The Horseradish Tradition
For years, I categorized the strange little customs of my family with all other Jewish families. Since I grew up with it, I thought it was normal to come up with nicknames for everyone in the household, to take long naps after meals, and to shout “load ‘n’ go!” for a half hour before actually leaving. But more bizarre than all of my family’s little habits is the horseradish tradition.
It is common knowledge that horseradish is available on Seder plates in Jewish households around the world on Passover, and often at other occasions throughout the year. This bitter, acrid topping can be tangy in the right amounts, but often painful and burning if too much is eaten at once. Therefore, the careful eater always uses horseradish sparingly.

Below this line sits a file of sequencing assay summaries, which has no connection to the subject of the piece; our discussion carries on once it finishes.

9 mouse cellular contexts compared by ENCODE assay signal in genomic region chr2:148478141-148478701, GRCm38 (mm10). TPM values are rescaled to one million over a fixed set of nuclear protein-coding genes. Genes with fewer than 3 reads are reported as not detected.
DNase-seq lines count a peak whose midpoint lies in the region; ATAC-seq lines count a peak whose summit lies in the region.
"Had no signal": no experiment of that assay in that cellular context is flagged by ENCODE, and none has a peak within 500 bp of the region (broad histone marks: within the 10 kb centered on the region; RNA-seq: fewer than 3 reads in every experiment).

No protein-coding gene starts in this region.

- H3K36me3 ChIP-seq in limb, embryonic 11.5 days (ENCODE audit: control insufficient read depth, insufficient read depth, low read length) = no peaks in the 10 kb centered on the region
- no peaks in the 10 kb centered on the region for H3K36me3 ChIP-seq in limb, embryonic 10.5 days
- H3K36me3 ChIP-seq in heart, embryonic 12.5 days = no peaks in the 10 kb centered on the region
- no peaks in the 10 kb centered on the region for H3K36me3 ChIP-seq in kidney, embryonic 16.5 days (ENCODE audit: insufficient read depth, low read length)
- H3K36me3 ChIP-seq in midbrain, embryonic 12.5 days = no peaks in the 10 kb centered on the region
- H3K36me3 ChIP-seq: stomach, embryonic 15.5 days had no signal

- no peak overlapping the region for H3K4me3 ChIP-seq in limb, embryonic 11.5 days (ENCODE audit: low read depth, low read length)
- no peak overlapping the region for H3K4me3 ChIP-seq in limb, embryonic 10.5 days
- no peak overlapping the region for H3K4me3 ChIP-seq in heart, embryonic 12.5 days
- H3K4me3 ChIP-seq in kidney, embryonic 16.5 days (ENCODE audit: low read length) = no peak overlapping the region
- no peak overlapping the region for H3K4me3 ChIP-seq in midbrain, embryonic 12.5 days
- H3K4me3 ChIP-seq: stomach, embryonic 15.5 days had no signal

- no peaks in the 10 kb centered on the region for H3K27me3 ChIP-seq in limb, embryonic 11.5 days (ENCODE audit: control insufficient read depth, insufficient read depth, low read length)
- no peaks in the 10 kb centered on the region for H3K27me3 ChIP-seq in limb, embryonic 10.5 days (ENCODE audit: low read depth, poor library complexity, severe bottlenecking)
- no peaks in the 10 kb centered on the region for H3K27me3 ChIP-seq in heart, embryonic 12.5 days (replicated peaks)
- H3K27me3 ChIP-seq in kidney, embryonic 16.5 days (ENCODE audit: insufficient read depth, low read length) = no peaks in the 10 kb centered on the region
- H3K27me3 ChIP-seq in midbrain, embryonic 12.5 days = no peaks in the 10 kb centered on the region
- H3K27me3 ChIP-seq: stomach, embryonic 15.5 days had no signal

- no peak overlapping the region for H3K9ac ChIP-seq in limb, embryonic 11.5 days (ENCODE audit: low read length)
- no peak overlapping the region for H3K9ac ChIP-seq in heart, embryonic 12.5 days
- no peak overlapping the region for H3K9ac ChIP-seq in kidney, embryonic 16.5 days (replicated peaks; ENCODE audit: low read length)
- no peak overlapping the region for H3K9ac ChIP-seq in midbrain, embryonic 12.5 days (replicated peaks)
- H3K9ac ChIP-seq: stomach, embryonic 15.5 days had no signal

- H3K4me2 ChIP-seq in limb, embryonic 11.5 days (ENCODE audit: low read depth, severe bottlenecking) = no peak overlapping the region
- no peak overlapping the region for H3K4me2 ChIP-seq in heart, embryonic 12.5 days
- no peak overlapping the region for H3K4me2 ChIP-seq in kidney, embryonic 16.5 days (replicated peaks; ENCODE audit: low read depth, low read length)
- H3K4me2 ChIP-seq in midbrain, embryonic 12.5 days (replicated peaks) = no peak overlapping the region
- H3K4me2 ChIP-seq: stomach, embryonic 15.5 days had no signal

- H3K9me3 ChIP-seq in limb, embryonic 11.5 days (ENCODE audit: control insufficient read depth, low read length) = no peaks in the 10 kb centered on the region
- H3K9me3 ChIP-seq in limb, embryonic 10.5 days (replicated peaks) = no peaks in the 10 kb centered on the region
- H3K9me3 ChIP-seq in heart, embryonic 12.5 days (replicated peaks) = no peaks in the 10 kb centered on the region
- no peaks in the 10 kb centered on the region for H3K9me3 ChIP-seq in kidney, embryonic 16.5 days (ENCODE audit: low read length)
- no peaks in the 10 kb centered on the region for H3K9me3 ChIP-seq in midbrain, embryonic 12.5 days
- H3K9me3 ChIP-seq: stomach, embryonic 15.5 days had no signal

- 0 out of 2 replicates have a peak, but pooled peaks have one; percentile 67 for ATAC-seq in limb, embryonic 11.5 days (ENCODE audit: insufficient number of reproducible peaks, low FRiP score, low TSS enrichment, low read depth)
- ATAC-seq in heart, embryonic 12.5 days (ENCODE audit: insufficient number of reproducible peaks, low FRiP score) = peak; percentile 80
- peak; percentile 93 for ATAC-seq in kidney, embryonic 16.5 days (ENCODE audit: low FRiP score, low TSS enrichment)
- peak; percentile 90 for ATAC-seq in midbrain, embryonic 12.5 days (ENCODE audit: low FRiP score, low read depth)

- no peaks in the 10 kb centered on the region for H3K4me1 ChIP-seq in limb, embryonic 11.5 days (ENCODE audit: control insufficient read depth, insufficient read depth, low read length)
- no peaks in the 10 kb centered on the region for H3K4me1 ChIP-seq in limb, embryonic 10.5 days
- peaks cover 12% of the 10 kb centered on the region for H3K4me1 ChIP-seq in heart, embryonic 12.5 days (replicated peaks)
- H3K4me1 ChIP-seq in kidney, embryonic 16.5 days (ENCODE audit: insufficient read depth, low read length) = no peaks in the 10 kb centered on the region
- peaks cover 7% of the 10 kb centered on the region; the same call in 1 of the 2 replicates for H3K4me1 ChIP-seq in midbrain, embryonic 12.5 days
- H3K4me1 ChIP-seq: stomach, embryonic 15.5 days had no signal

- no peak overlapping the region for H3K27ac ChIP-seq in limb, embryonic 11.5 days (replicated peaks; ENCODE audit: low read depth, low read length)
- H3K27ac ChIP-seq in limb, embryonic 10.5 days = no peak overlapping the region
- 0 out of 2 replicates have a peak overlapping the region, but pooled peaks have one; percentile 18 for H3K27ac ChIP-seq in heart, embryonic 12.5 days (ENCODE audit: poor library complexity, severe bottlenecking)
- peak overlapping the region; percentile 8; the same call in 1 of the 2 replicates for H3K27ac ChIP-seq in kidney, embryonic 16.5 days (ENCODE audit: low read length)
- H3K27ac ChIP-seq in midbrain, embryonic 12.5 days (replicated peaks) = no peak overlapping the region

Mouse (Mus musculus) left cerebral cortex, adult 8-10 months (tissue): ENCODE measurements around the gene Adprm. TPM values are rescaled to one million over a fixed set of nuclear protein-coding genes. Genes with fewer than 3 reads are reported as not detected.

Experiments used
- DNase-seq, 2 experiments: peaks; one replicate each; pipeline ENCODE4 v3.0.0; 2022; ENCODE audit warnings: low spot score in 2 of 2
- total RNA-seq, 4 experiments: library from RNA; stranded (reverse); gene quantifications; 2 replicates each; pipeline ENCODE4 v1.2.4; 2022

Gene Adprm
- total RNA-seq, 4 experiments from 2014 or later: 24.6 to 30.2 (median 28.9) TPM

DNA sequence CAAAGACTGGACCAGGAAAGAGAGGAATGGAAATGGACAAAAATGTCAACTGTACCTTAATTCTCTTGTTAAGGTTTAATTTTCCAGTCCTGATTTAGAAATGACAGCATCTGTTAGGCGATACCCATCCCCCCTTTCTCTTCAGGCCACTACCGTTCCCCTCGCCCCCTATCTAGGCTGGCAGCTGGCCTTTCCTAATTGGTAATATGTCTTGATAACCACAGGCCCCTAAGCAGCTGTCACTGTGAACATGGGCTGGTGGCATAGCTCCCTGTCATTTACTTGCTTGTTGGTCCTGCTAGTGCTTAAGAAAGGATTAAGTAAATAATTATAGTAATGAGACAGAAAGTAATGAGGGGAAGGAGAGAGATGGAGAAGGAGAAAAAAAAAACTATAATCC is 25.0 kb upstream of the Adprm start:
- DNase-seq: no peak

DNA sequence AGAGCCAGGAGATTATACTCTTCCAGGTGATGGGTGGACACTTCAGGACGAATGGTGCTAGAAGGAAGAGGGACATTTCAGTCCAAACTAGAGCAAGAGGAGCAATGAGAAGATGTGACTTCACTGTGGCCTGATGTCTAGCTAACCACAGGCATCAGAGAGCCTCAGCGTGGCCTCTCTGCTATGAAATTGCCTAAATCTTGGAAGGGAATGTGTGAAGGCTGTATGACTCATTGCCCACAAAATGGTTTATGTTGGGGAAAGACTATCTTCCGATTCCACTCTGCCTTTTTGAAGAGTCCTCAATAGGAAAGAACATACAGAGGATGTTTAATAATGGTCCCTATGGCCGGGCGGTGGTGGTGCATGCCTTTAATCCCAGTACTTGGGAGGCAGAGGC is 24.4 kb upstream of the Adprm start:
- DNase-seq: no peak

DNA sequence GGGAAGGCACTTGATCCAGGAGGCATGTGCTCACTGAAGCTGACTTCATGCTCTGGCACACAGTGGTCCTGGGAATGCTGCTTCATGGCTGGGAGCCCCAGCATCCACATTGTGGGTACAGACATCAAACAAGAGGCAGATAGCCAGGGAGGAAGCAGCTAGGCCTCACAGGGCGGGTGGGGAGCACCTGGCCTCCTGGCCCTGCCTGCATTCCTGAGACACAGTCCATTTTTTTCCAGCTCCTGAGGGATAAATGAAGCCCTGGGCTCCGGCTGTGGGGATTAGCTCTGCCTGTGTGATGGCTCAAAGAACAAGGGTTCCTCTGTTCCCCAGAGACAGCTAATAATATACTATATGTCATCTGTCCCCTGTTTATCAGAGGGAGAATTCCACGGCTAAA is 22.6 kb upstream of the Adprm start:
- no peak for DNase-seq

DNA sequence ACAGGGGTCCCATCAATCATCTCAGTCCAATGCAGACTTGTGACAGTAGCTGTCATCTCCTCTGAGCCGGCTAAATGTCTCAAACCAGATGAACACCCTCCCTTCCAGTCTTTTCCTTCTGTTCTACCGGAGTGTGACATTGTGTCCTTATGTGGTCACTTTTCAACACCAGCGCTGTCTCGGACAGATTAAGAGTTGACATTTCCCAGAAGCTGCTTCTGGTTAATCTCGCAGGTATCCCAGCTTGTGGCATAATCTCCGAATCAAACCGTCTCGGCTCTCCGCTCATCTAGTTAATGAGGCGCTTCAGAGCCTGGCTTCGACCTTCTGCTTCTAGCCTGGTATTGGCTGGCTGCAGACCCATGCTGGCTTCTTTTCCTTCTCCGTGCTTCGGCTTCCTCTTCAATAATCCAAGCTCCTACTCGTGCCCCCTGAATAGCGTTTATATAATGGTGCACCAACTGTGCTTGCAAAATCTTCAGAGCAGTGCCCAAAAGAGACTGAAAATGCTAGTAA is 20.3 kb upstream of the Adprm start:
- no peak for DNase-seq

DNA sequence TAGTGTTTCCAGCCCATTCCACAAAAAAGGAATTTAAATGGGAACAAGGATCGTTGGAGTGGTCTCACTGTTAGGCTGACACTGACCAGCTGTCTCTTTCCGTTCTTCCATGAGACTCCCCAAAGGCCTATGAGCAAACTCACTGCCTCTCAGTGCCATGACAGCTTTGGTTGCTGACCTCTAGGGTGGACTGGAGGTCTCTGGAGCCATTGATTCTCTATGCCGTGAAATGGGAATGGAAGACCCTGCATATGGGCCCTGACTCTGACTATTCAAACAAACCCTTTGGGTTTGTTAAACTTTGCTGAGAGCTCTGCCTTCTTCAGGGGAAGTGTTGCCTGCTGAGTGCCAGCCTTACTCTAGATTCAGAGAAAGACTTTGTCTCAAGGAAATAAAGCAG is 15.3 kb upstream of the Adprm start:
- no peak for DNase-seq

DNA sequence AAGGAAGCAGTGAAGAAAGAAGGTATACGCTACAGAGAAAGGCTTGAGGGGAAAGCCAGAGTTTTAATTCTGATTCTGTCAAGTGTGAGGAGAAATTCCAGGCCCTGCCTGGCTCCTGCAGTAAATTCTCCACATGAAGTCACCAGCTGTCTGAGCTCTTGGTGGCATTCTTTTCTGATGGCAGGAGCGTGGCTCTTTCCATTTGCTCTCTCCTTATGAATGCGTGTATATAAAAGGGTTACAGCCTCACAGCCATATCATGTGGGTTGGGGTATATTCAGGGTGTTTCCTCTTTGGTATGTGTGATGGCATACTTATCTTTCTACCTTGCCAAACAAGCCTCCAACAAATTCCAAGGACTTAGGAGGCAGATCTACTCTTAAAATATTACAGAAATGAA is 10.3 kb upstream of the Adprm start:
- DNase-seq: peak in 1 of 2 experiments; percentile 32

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My father doesn’t.
It began one year when he was a reckless thirteen, and had not yet been properly warned against the dangers of horseradish.
“You eat too much of that white horseradish, my boy,” his uncle told him, “Smoke’ll come out your ears and your tongue will be on fire for a week.” Of course, my father looked upon this as a challenge.
“I bet I could eat a spoonful of it,” he declared. “It’s not that spicy.”
(These famous last words are now truly historic, as the story is retold yearly.)
He was given a spoonful of white horseradish. And, as he still proudly defends, he did swallow the entire spoonful. However, the tears that ran down his cranberry-colored face and the amount of water he consumed remain a running joke with his family. And the tradition of force-feeding him a large spoonful of white horseradish every holiday remains to this day. –